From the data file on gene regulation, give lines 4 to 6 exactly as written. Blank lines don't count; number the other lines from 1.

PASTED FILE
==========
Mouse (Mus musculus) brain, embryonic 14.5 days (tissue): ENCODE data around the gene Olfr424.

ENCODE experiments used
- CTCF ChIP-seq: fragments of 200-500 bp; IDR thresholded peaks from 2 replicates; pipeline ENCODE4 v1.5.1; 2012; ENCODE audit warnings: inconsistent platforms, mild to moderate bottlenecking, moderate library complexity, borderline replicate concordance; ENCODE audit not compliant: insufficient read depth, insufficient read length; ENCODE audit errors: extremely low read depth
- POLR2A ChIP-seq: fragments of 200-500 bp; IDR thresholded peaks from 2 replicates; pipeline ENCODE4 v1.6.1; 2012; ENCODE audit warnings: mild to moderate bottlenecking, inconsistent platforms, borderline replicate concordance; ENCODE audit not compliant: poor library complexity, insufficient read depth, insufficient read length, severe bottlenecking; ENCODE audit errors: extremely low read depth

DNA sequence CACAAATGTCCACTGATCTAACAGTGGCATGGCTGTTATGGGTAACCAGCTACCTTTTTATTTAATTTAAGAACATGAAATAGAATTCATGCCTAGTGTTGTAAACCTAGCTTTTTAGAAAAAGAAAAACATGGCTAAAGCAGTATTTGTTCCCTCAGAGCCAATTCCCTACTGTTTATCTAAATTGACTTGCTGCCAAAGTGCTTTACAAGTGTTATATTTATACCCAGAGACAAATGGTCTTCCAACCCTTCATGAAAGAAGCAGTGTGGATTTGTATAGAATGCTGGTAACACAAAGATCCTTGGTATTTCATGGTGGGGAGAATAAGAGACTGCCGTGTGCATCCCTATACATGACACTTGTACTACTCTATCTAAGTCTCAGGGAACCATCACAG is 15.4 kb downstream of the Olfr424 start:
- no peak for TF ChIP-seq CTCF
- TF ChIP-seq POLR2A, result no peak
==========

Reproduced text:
- POLR2A ChIP-seq: fragments of 200-500 bp; IDR thresholded peaks from 2 replicates; pipeline ENCODE4 v1.6.1; 2012; ENCODE audit warnings: mild to moderate bottlenecking, inconsistent platforms, borderline replicate concordance; ENCODE audit not compliant: poor library complexity, insufficient read depth, insufficient read length, severe bottlenecking; ENCODE audit errors: extremely low read depth

DNA sequence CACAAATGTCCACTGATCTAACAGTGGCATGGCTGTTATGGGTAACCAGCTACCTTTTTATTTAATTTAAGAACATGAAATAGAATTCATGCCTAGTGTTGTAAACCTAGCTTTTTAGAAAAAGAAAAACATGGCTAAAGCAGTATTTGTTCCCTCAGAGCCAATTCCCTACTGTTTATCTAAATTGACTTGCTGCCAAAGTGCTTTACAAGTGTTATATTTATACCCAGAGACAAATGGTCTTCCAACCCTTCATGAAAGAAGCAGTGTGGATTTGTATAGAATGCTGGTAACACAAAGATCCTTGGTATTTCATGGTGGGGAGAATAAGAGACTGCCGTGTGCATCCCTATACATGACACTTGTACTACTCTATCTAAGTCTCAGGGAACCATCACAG is 15.4 kb downstream of the Olfr424 start:
- no peak for TF ChIP-seq CTCF